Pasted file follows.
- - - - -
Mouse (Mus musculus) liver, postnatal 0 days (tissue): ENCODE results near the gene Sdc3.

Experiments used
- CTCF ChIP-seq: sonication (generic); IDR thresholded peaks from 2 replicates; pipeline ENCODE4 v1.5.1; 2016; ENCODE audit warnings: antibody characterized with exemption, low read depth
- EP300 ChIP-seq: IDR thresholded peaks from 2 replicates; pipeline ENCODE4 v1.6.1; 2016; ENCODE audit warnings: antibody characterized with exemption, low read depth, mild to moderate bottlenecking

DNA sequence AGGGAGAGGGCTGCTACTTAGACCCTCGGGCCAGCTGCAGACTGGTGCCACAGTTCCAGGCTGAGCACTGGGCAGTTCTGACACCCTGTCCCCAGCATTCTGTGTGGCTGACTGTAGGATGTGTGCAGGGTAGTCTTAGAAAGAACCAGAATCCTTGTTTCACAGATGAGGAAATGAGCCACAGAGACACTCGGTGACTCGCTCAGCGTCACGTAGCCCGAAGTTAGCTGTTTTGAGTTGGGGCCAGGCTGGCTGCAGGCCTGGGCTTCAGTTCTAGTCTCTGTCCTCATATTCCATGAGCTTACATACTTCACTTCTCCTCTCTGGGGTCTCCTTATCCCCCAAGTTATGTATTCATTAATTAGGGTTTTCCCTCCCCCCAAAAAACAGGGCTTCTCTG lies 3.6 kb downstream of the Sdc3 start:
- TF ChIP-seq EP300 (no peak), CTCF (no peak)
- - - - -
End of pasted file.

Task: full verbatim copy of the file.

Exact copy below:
Mouse (Mus musculus) liver, postnatal 0 days (tissue): ENCODE results near the gene Sdc3.

Experiments used
- CTCF ChIP-seq: sonication (generic); IDR thresholded peaks from 2 replicates; pipeline ENCODE4 v1.5.1; 2016; ENCODE audit warnings: antibody characterized with exemption, low read depth
- EP300 ChIP-seq: IDR thresholded peaks from 2 replicates; pipeline ENCODE4 v1.6.1; 2016; ENCODE audit warnings: antibody characterized with exemption, low read depth, mild to moderate bottlenecking

DNA sequence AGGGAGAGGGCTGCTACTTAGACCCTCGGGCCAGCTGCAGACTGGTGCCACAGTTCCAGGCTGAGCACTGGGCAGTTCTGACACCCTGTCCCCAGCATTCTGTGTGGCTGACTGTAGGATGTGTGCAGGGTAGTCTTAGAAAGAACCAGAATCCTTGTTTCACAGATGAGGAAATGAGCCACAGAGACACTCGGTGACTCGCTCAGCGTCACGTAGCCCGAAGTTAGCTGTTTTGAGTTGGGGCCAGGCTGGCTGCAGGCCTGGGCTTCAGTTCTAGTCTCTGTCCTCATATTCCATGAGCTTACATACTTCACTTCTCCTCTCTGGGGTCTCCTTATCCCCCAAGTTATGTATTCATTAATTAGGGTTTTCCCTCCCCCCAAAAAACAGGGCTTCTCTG lies 3.6 kb downstream of the Sdc3 start:
- TF ChIP-seq EP300 (no peak), CTCF (no peak)